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Home » Nigerian Cases » Supreme Court » Arua Eme V. The State (1964) LLJR-SC

Arua Eme V. The State (1964) LLJR-SC

Arua Eme V. The State (1964)

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The applications for leave to appeal by the three appellants from the judgment of Nkemena, Ag. Judge dated the 12th of June, 1964, in the High Court at Port Harcourt, on question of fact were refused on the 24th of September, 1964, as the facts of the case were quite clear and fully justified the conviction of the appellants of the offences charged; in the case of the third appellant, Arua Eme, his complaint that the learned trial judge erred in law by refusing him the right to call his defence witnesses to corroborate his statement, raised a point of law and his appeal on this point was adjourned for a full court.

The record of the proceedings at the trial does not show, as it does in the case of the other accused persons, that the appellant Arua Eme, who was the second accused, and who was not defended by counsel, was asked If he had any witnesses to examine as required by section 287(1) (a) of the Criminal Procedure Act (Cap. 43).

As the effect of the failure by a trial court to comply with this provision of the Criminal Procedure Act is a matter of importance on which there have been conflicting views and decisions, Mr J. A. Cole, of Counsel, was assigned to the appellant and the point was fully argued.

The relevant sections of the Criminal Procedure Act are as follows:

“287    (1) At the close of the evidence in support of the charge If it appears to the court that a prima facie case is made out against the defendant sufficiently to require him to make a defence the court shall call upon him for his defence and:

(a) If the defendant is not represented by a legal practitioner, the court shall inform him that he has three alternatives open to him, namely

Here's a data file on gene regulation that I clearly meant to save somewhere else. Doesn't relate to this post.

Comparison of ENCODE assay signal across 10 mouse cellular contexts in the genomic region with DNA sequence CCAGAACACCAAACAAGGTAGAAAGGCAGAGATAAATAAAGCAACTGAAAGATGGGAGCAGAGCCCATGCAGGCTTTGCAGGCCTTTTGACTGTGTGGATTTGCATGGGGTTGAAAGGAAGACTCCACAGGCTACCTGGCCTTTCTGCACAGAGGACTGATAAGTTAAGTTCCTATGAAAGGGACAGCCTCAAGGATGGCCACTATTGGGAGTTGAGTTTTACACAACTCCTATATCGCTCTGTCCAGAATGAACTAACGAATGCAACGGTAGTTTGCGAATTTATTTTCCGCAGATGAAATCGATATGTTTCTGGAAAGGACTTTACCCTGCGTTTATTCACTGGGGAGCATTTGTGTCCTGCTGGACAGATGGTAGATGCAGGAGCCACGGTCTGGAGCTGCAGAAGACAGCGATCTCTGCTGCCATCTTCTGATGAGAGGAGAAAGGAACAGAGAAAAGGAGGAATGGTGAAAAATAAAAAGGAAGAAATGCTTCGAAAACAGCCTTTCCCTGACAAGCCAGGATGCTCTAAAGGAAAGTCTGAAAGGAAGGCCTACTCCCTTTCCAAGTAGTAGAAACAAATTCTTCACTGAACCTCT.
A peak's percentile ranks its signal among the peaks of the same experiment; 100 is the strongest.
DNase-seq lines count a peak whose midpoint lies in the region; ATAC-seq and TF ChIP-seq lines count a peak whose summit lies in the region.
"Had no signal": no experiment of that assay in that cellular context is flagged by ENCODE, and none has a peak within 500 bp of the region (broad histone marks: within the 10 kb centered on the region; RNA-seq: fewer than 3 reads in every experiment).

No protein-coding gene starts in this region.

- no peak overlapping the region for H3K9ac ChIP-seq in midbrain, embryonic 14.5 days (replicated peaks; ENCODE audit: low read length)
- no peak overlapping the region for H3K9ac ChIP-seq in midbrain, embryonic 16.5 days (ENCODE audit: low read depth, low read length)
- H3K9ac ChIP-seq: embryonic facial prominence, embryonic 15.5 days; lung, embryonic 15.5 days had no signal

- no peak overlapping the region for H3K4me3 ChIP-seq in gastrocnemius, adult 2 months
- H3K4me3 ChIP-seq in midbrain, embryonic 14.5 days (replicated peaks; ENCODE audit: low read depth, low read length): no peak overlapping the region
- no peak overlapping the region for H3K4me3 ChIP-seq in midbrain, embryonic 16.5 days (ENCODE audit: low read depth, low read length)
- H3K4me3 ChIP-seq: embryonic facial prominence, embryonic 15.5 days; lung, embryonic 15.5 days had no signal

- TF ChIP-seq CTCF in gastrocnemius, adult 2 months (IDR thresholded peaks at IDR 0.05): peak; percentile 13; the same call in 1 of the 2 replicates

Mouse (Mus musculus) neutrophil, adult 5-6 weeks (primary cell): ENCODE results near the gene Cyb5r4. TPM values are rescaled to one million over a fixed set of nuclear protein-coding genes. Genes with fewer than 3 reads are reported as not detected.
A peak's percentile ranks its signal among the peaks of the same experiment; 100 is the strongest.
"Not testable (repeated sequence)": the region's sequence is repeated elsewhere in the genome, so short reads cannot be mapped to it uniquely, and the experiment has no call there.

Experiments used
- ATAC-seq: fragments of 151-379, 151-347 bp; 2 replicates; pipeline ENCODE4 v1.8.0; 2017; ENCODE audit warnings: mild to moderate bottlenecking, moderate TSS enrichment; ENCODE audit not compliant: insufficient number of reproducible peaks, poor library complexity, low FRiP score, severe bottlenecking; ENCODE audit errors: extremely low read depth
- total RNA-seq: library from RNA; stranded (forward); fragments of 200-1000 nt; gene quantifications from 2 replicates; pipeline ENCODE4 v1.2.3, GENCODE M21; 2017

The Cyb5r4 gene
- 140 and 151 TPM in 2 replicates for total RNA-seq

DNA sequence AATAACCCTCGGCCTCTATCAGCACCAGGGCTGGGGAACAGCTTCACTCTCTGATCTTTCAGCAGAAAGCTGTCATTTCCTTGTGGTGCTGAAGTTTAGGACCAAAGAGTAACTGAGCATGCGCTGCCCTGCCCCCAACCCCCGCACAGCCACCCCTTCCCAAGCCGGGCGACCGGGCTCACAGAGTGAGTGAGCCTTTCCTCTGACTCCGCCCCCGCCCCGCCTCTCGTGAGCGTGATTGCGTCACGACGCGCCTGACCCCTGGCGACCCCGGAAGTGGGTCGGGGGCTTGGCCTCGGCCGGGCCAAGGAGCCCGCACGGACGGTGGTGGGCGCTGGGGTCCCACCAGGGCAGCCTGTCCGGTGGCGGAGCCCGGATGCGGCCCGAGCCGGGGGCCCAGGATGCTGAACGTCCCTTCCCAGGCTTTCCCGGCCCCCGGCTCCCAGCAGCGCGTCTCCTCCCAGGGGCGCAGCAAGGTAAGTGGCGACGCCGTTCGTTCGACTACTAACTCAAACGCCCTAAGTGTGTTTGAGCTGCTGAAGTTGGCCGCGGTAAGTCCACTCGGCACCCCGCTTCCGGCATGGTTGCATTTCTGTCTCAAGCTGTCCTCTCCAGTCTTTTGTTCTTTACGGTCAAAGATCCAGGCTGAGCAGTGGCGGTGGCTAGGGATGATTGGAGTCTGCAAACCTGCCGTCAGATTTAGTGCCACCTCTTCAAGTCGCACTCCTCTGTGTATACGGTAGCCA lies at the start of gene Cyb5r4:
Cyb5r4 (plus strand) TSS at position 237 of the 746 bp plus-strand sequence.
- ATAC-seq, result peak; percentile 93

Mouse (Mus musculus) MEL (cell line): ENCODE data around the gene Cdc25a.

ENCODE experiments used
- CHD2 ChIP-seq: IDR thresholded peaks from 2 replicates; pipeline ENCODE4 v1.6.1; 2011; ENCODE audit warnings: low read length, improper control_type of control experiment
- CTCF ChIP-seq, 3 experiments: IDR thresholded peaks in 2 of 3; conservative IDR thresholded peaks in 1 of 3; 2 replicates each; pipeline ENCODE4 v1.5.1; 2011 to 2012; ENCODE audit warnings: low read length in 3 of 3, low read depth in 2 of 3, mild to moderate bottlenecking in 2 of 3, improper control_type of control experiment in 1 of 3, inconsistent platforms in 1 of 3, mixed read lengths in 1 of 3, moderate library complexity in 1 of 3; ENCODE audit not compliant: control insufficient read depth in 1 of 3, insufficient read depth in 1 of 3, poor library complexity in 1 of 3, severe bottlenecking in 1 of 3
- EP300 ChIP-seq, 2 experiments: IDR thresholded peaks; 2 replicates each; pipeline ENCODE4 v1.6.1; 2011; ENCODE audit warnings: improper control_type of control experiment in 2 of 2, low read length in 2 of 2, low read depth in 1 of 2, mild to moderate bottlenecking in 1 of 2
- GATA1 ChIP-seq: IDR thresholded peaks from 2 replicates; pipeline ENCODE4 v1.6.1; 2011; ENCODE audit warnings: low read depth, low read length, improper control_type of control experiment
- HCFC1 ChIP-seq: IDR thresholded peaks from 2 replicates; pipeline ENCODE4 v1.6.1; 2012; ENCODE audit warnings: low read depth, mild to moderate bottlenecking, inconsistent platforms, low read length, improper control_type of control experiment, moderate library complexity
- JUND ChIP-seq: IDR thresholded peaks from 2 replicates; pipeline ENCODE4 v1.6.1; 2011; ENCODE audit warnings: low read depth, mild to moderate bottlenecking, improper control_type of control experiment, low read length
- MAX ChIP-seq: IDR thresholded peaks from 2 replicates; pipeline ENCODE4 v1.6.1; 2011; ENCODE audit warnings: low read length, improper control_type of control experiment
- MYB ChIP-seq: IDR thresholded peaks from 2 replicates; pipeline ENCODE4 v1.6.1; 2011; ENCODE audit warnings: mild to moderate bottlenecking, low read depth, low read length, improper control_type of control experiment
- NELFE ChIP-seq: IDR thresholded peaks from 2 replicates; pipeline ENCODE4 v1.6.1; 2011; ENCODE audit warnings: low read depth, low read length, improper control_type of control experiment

(i) he may make a statement, without being sworn, from the place where he then is; in which case he will not be liable to cross examination; or

(ii) he may give evidence in the witness box, after being sworn as a witness; in which case he will be liable to cross- examination, or

(iii) he need say nothing at all, If he so wishes, and in addition the court shall ask him If he has any witnesses to examine or other evidence to adduce in his defence and the court shall then hear the defendant and his witnesses and other evidence, If any;”

(b) and (2) (not relevant.)

“288    Failure to comply with the requirements of paragraph (a) in section 287 shall not of itself vitiate the trial provided that the court called upon the defendant for his defence and asked him If he had any witnesses and heard the defendant and his witnesses and other evidence, If any.”

The result of non-compliance with section 287(1)(a) was considered by the West African Court of Appeal in Oladimeji v. The King 13 W.A.C.A. 275. The court took the view that it was not open to it, as it would be in England, to consider whether the accused person in such circumstances had been prejudiced, because the obligation to ask the defendant If he had witnesses was imposed by statute, and the necessary implication in section 288 was that failure to comply with section 287(1) (a) was to vitiate the trial; the court interpreted the word ‘vitiate’ to mean ‘render null and void’ and in the case before it declared the proceedings a nullity.

See also  James E. Egbunike &anor V. Simon Muonweokwu (1962) LLJR-SC

The like view was taken in Adikun Oke v. Inspector-General of Police 14 W.A.C.A 645, but no reasons were given for taking that view; apparently it was taken for granted; or it maybe that the court was following Oladimejl without saying so.

About two years before Adikun Oke’s case the West African Court of Appeal considered the same question in Salawu Atunde v. Commissioner of Police 14 W.A.C.A. 171 and in allowing the appeal said it was doing so because there was a bare possibility that the appellant may have been prejudiced and in view of crown counsel’s submission that this is a fit case for a retrial; they did not say the trial was a nullity. This judgement was followed in the Northern Region High Court in Igwenagu (1959) N.R.N.LR. 80.